Guilt and repentance in 'McDowell'

Use this forum to discuss the October Book of the Month "McDowell" by William H. Coles.
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Beate Levai
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Re: Guilt and repentance in 'McDowell'

Post by Beate Levai » 22 Nov 2018, 09:42

Thokchom Alice wrote:
23 Oct 2018, 20:01
Did Hiram actually feel the pain of guilt? Did he repent?
It is a very good question. While I was reading this book an allusion to classical Greek tragedies came to my mind. A tragedy happens and the character involved takes to the open road. By the end of his journey, he undergoes a deep transformation and becomes a wise, kind and compassionate person. In this sort of transformation, i.e. metanoia, the person involved feels guilt and repentance that he overly admits and often refers to. I do not think 20th- 21st-century modern people are able to feel such profound guilt and repentance, however, some sort of guilt and repentance must be present in the process of maturing to become a better person.
Indeed, the novel does not show us whether McDowell feels pain and repentance or not. Probably there are certain events he regrets to have happened and probably he feels repentance, even guilt, over such events. Otherwise, he would have been an inhumane monster who is unable to change for the better. Fortunately, our McDowell has grown to a better man by the end of the story.

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Post by Theresam » 06 Dec 2018, 17:33

I don’t think he felt guilt. I think he had remorse only after he was caught but even then I don’t think he felt guilty about anything he had done. He seemed to rationalize and explain all of his decisions to himself and his family and even in his memoir

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Ekta Kumari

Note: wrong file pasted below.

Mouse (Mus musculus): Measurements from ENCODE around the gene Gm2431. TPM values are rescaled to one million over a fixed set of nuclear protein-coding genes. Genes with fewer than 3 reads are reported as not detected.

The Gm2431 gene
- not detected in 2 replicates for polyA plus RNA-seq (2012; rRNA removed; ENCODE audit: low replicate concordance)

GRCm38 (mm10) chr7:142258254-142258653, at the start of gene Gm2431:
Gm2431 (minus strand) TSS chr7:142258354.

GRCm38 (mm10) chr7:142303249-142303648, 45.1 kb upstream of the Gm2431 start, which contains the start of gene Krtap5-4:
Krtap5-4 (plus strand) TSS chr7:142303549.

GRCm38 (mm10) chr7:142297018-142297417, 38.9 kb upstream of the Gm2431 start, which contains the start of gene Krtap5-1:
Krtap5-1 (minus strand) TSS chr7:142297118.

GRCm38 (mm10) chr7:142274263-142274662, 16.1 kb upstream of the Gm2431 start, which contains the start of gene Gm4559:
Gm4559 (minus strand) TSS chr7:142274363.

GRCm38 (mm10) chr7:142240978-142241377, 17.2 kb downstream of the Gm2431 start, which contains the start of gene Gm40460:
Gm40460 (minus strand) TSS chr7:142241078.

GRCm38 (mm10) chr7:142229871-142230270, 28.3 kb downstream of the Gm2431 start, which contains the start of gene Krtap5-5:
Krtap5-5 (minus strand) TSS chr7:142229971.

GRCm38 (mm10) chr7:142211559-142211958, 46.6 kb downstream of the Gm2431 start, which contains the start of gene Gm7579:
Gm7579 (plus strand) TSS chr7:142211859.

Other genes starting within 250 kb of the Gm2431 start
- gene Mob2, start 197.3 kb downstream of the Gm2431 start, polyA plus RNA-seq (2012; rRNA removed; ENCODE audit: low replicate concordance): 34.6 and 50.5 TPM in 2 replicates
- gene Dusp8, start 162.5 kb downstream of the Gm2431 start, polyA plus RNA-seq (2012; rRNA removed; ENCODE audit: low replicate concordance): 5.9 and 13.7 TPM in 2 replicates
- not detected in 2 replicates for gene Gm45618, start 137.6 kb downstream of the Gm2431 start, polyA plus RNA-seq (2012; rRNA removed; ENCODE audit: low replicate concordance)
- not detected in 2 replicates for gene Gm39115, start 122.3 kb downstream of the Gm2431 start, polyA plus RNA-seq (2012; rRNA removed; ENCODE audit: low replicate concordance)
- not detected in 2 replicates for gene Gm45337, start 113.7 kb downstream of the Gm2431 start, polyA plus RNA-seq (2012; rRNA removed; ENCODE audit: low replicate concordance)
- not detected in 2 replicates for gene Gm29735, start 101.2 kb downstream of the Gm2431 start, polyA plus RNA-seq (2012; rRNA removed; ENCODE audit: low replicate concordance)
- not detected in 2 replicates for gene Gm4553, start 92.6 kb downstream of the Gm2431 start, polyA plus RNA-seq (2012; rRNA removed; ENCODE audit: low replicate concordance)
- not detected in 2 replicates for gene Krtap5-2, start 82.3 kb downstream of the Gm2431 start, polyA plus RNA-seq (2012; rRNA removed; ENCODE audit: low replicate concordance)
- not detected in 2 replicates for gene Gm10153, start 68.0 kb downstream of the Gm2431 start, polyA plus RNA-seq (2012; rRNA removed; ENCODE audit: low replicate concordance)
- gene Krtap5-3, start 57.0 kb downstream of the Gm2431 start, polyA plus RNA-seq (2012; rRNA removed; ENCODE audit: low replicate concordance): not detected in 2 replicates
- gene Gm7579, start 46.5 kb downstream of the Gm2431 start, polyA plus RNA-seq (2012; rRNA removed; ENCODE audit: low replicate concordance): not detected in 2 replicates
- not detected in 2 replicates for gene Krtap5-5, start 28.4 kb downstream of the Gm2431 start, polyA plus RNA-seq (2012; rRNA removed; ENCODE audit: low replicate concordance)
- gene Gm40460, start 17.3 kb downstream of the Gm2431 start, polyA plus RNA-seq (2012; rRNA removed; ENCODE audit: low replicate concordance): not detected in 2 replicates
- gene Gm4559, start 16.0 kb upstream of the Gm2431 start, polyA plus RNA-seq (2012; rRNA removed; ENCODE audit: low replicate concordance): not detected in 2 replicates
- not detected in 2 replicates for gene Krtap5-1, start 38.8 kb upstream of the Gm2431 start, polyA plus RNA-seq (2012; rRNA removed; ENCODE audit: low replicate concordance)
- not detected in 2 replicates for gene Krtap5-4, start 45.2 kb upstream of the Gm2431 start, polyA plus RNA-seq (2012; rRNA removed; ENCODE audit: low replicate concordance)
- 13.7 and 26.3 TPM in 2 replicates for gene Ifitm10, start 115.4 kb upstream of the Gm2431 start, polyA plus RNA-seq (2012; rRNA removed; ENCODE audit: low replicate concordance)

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Post by Ekta Kumari » 08 Dec 2018, 09:30

I think he did not exactly felt repentence; he always felt he was wronged and he deserved better, the thing he felt was loneliness and being left alone by everyone; he must have done something to deserve that, but unfortunately he was not realising it.
They say don't take divorce; what will people say?
But is it better to feel broken every moment of the day?
Bring a child everything will be fine,
But to bring a new life where misery already thrives,
You are bound,
To be free is your ultimate sound.

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Post by Shalu1707 » 10 Dec 2018, 12:35

I think till the very end, although he changed and everything but he never felt guilt, because he never admitted himself to be wrong, according to him he was always right and considerate and thoughtful and only people around him were evil. To feel guilt there has to be some kind of acceptance in the wrongdoing but he never accepted it.

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Post by Jessacardinal » 07 Jan 2019, 18:24

I believe Hiram began feeling guilt and pain in part two of this book. However, I also believe he was in the beginning stages of the process and was never able to work through it all before the end.
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